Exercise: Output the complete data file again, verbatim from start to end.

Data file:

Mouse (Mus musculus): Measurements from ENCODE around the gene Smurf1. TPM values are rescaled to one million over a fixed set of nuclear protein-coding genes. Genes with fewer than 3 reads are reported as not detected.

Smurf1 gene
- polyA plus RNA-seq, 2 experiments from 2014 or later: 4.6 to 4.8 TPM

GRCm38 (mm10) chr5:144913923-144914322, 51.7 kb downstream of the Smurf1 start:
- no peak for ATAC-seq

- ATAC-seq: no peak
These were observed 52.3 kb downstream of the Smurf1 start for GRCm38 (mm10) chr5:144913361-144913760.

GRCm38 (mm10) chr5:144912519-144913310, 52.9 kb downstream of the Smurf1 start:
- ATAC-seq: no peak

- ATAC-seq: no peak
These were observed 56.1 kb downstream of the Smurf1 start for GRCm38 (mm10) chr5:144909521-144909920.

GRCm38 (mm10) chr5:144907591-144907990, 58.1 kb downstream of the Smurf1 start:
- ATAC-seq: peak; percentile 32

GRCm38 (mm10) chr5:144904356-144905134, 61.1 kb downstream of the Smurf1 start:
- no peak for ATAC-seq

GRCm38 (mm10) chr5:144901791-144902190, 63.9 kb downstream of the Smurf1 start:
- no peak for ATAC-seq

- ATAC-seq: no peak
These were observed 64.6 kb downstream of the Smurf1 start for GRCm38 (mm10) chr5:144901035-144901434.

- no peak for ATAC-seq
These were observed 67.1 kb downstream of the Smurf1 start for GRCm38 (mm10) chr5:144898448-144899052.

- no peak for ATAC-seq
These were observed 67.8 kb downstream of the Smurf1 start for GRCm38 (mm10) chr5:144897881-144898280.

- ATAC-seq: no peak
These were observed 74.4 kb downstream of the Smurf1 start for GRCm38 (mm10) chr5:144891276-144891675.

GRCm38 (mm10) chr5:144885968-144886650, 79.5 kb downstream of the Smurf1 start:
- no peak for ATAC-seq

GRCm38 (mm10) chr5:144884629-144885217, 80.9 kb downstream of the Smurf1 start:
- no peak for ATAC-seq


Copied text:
Mouse (Mus musculus): Measurements from ENCODE around the gene Smurf1. TPM values are rescaled to one million over a fixed set of nuclear protein-coding genes. Genes with fewer than 3 reads are reported as not detected.

Smurf1 gene
- polyA plus RNA-seq, 2 experiments from 2014 or later: 4.6 to 4.8 TPM

GRCm38 (mm10) chr5:144913923-144914322, 51.7 kb downstream of the Smurf1 start:
- no peak for ATAC-seq

- ATAC-seq: no peak
These were observed 52.3 kb downstream of the Smurf1 start for GRCm38 (mm10) chr5:144913361-144913760.

GRCm38 (mm10) chr5:144912519-144913310, 52.9 kb downstream of the Smurf1 start:
- ATAC-seq: no peak

- ATAC-seq: no peak
These were observed 56.1 kb downstream of the Smurf1 start for GRCm38 (mm10) chr5:144909521-144909920.

GRCm38 (mm10) chr5:144907591-144907990, 58.1 kb downstream of the Smurf1 start:
- ATAC-seq: peak; percentile 32

GRCm38 (mm10) chr5:144904356-144905134, 61.1 kb downstream of the Smurf1 start:
- no peak for ATAC-seq

GRCm38 (mm10) chr5:144901791-144902190, 63.9 kb downstream of the Smurf1 start:
- no peak for ATAC-seq

- ATAC-seq: no peak
These were observed 64.6 kb downstream of the Smurf1 start for GRCm38 (mm10) chr5:144901035-144901434.

- no peak for ATAC-seq
These were observed 67.1 kb downstream of the Smurf1 start for GRCm38 (mm10) chr5:144898448-144899052.

- no peak for ATAC-seq
These were observed 67.8 kb downstream of the Smurf1 start for GRCm38 (mm10) chr5:144897881-144898280.

- ATAC-seq: no peak
These were observed 74.4 kb downstream of the Smurf1 start for GRCm38 (mm10) chr5:144891276-144891675.

GRCm38 (mm10) chr5:144885968-144886650, 79.5 kb downstream of the Smurf1 start:
- no peak for ATAC-seq

GRCm38 (mm10) chr5:144884629-144885217, 80.9 kb downstream of the Smurf1 start:
- no peak for ATAC-seq